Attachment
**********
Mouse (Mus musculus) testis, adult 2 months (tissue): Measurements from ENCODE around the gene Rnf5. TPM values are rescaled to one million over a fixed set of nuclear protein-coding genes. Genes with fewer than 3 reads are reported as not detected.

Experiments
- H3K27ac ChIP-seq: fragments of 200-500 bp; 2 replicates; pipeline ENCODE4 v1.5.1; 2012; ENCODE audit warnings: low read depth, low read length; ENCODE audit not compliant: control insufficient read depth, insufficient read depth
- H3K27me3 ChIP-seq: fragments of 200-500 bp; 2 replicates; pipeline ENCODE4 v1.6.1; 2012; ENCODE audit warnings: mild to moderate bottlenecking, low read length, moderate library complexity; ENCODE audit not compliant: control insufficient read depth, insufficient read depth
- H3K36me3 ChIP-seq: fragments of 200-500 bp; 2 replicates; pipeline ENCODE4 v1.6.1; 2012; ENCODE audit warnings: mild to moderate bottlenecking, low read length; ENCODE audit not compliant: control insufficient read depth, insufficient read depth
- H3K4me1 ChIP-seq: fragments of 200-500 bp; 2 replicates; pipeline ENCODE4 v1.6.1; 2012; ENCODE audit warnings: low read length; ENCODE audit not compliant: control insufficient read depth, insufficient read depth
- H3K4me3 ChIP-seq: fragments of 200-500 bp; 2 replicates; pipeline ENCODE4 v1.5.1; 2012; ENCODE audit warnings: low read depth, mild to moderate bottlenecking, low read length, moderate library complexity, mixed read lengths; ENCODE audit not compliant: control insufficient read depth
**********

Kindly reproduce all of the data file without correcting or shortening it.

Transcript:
Mouse (Mus musculus) testis, adult 2 months (tissue): Measurements from ENCODE around the gene Rnf5. TPM values are rescaled to one million over a fixed set of nuclear protein-coding genes. Genes with fewer than 3 reads are reported as not detected.

Experiments
- H3K27ac ChIP-seq: fragments of 200-500 bp; 2 replicates; pipeline ENCODE4 v1.5.1; 2012; ENCODE audit warnings: low read depth, low read length; ENCODE audit not compliant: control insufficient read depth, insufficient read depth
- H3K27me3 ChIP-seq: fragments of 200-500 bp; 2 replicates; pipeline ENCODE4 v1.6.1; 2012; ENCODE audit warnings: mild to moderate bottlenecking, low read length, moderate library complexity; ENCODE audit not compliant: control insufficient read depth, insufficient read depth
- H3K36me3 ChIP-seq: fragments of 200-500 bp; 2 replicates; pipeline ENCODE4 v1.6.1; 2012; ENCODE audit warnings: mild to moderate bottlenecking, low read length; ENCODE audit not compliant: control insufficient read depth, insufficient read depth
- H3K4me1 ChIP-seq: fragments of 200-500 bp; 2 replicates; pipeline ENCODE4 v1.6.1; 2012; ENCODE audit warnings: low read length; ENCODE audit not compliant: control insufficient read depth, insufficient read depth
- H3K4me3 ChIP-seq: fragments of 200-500 bp; 2 replicates; pipeline ENCODE4 v1.5.1; 2012; ENCODE audit warnings: low read depth, mild to moderate bottlenecking, low read length, moderate library complexity, mixed read lengths; ENCODE audit not compliant: control insufficient read depth